2. Public Interest
The second requirement for obtaining a variance is that the applicant must show that granting the variance would not adversely affect the public interest. Minn. R. 7829.3200, subp. 1(B). Each of the three reasons given by the commission with respect to the public interest is problematic.
The commissions first and primary consideration with respect to the second requirement is that its interest in inter-generational equity among ratepayers is greater than the financial burden borne by CenterPoint. The principle of inter-generational equity is a legitimate public interest and one that the commission has the expertise to implement. See N. States Power Gas Util., 519 N.W.2d at 924. But the commission has not consistently pursued that goal. In NSP, the commission reasoned that [t]he net effect to ratepayers is . 1995 Minn. PUC LEXIS 66 at *14. The commission acknowledged some inequity but concluded that it did not outweigh the benefit of allowing the Company full gas cost recovery as contemplated under the PGA rules. Id. In Interstate, the commission employed similar reasoning and concluded that the variance would not conflict with the public interest . . . because there would be no net impact on ratepayers. 1998 Minn. PUC LEXIS 66 at *9. In its orders denying CenterPoints request for a variance, the commission failed to make any effort to distinguish CenterPoints request from the two prior requests, which also implicated multiple-year recovery periods.
It is significant that the commission was not faced with an all-or-none decision. At oral argument, the commissions counsel conceded that the commission has the discretion to grant the variance in part for a period of fewer than four years. In fact, in moving to reconsider the initial denial of CenterPoints request, one commissioner proposed that the commission grant the variance for only one additional year. The commissions decision to deny a variance with respect to the entire time period led to a result that is inconsistent with its decisions in the two prior cases.
The commission erred with respect to its reasoning that CenterPoint already had been fully compensated, an apparent reference to the proceedings in prior years at which CenterPoints rates were set. This statement, to the extent it may be deemed a finding, is unsupported by substantial evidence in view of the entire record as submitted. Minn. Stat. 14.69(e). The commissions own staff briefings and the commissions appellate brief acknowledge that rate cases generally are not a means for recovering gas costs pursuant to the true-up rule. In addition, it is clear that the accounting errors that required correction had not been detected when CenterPoint submitted its earlier rate proposals, and it also is clear that those accounting errors had a real impact on the companys earnings. CenterPoints parent company filed a Form 8-K with the United States Securities and Exchange Commission, stating that the company would be taking a pre-tax charge of million as a result of the commissions denial of a variance. The purpose of CenterPoints request for a variance was to recover costs that were not considered during prior rate-setting proceedings.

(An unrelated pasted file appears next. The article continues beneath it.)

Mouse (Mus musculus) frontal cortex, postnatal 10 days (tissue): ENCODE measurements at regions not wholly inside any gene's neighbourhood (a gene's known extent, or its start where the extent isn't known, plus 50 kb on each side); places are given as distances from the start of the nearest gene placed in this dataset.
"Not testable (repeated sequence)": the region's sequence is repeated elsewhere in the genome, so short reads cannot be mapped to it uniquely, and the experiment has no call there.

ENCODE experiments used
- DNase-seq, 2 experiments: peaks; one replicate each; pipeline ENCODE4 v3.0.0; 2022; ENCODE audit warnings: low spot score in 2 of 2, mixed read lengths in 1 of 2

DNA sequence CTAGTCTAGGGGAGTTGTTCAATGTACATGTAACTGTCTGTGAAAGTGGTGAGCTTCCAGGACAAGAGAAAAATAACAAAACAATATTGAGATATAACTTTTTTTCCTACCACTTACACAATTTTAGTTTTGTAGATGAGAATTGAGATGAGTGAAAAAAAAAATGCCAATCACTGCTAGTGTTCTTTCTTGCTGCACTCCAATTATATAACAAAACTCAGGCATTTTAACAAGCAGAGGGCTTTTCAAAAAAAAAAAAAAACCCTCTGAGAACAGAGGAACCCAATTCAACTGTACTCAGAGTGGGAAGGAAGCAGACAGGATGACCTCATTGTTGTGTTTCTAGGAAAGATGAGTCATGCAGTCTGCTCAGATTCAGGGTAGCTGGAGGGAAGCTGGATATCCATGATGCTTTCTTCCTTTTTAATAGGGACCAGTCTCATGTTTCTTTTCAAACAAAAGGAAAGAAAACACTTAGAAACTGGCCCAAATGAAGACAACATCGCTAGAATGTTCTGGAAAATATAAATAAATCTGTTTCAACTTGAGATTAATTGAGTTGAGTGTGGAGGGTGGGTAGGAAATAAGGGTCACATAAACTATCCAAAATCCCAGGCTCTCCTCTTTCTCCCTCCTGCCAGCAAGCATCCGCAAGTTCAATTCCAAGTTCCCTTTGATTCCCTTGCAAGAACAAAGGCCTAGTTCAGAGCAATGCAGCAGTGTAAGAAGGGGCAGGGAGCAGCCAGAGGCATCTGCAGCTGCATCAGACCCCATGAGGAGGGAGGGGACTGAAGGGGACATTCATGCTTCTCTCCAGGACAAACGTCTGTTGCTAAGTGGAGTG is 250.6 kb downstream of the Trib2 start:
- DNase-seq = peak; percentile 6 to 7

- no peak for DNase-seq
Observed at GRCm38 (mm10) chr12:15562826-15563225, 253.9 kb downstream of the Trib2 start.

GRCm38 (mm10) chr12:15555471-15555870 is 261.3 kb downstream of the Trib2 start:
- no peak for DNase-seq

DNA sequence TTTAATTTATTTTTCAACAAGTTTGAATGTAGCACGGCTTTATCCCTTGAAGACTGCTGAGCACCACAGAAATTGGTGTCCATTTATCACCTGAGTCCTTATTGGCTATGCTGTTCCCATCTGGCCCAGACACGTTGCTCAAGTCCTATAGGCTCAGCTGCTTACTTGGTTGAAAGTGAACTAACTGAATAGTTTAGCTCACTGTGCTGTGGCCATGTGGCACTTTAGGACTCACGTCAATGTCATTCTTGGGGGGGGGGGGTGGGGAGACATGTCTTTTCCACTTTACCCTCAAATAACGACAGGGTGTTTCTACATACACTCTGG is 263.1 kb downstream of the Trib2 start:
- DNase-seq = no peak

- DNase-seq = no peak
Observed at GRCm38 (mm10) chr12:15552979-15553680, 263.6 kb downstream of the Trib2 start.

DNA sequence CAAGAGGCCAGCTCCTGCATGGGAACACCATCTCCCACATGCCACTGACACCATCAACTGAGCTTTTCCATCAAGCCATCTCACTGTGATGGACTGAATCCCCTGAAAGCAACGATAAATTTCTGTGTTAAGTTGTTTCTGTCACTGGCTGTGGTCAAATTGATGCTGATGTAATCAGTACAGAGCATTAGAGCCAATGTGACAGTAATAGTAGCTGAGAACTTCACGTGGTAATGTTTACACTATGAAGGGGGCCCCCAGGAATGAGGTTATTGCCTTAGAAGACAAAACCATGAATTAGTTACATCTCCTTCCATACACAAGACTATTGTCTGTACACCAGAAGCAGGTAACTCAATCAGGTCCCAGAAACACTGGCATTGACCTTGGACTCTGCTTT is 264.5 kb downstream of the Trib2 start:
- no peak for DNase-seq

The commission also reasoned that a variance would eliminate an incentive for the company to ensure accurate accounting of its costs, noting that CenterPoints failure to recover all its gas costs was due to an error within its control. In its second order, the commission buttressed this reasoning by noting that the Companys accounting errors occurred every month for a five-year period, and were due to Company-initiated changes to its accounting practices. These statements imply that the commission considered the existence and degree of CenterPoints fault. This type of culpability analysis is not required by the text of the variance rule, and the commission did not employ it in either of the two prior cases. The commission does not explain why CenterPoint is more culpable for its accounting errors than NSP and Interstate were in the two prior cases. The commission characterized NSPs mistake as an accounting error, 1995 Minn. PUC LEXIS 66 at *8, and Interstates error as an inadvertent[] omi[ssion], 1998 Minn. PUC LEXIS 66 at *8-9. It appears that the accounting errors in NSP and Interstate cases were not meaningfully distinguishable from CenterPoints accounting error.
Thus, the commissions reasoning and conclusion regarding the public interest cannot be reconciled with its decisions in the prior two cases.
3. Consistency with Legal Standards
The third and final requirement for a variance is that granting the variance would not conflict with standards imposed by law. Minn. R. 7829.3200, subp. 1(C). As noted above, it is unclear whether the commission expressly analyzed the third requirement. The commission made vague statements regarding the legal analysis offered to justify [CenterPoints] request for a variance and whether NSP and Interstate provide the requisite support to compel the commission to grant a variance.
It is unclear whether these statements refer to the third requirement of the variance rule or to the entirety of CenterPoints legal arguments. It appears most likely that they refer to the ultimate issue whether a variance should be granted. If the statements are interpreted as referring specifically to the third requirement, they are inconsistent with prior cases. In the two prior cases, the commissions decision closely tracked the language of the rule by stating simply that a variance would not conflict with any standards imposed by law. 1995 Minn. PUC LEXIS 66 at *14; 1998 Minn. PUC LEXIS 66 at *10. The statements quoted above appear to ask a different question and fail to consider whether granting a variance would conflict with standards imposed by law. In its arguments to this court, the commission has not identified any other law or legal standard that would be violated by a decision to grant CenterPoints request for a variance.